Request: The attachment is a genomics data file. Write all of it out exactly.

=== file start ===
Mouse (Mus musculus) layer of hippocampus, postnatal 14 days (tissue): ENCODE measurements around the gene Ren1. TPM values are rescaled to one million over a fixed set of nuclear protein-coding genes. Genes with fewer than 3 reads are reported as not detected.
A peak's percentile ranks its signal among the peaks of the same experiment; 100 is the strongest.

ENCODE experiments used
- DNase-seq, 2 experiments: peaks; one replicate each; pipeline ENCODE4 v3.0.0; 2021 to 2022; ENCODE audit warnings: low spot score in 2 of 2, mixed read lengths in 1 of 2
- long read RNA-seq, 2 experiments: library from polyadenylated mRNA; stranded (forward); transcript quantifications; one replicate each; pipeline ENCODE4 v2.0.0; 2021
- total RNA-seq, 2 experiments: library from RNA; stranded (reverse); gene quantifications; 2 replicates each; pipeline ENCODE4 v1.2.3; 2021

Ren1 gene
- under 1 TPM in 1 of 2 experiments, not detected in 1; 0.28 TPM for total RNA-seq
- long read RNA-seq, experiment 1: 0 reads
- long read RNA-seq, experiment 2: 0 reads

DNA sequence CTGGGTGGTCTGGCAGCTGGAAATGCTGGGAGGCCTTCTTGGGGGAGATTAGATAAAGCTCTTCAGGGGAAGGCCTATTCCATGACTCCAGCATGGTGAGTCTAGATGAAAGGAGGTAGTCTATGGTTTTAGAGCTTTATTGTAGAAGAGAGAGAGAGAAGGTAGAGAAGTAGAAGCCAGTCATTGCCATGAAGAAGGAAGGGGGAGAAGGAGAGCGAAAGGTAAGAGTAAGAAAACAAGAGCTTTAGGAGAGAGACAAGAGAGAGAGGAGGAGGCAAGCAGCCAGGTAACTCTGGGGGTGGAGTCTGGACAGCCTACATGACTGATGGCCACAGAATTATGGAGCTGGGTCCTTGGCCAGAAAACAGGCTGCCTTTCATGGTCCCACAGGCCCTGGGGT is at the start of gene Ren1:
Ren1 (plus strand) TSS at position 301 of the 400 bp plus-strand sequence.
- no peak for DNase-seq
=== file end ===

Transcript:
Mouse (Mus musculus) layer of hippocampus, postnatal 14 days (tissue): ENCODE measurements around the gene Ren1. TPM values are rescaled to one million over a fixed set of nuclear protein-coding genes. Genes with fewer than 3 reads are reported as not detected.
A peak's percentile ranks its signal among the peaks of the same experiment; 100 is the strongest.

ENCODE experiments used
- DNase-seq, 2 experiments: peaks; one replicate each; pipeline ENCODE4 v3.0.0; 2021 to 2022; ENCODE audit warnings: low spot score in 2 of 2, mixed read lengths in 1 of 2
- long read RNA-seq, 2 experiments: library from polyadenylated mRNA; stranded (forward); transcript quantifications; one replicate each; pipeline ENCODE4 v2.0.0; 2021
- total RNA-seq, 2 experiments: library from RNA; stranded (reverse); gene quantifications; 2 replicates each; pipeline ENCODE4 v1.2.3; 2021

Ren1 gene
- under 1 TPM in 1 of 2 experiments, not detected in 1; 0.28 TPM for total RNA-seq
- long read RNA-seq, experiment 1: 0 reads
- long read RNA-seq, experiment 2: 0 reads

DNA sequence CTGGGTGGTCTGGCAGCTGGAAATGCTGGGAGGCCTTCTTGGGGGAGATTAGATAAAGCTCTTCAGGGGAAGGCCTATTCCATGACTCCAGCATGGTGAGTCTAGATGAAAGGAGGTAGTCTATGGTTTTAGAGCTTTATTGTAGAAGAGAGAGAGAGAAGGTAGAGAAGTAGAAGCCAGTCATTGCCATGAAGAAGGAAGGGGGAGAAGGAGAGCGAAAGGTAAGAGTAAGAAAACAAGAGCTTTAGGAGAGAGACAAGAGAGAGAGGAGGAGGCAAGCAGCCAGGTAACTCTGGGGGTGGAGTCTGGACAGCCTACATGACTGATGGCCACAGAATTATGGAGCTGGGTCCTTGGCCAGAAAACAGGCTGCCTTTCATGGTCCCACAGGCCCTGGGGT is at the start of gene Ren1:
Ren1 (plus strand) TSS at position 301 of the 400 bp plus-strand sequence.
- no peak for DNase-seq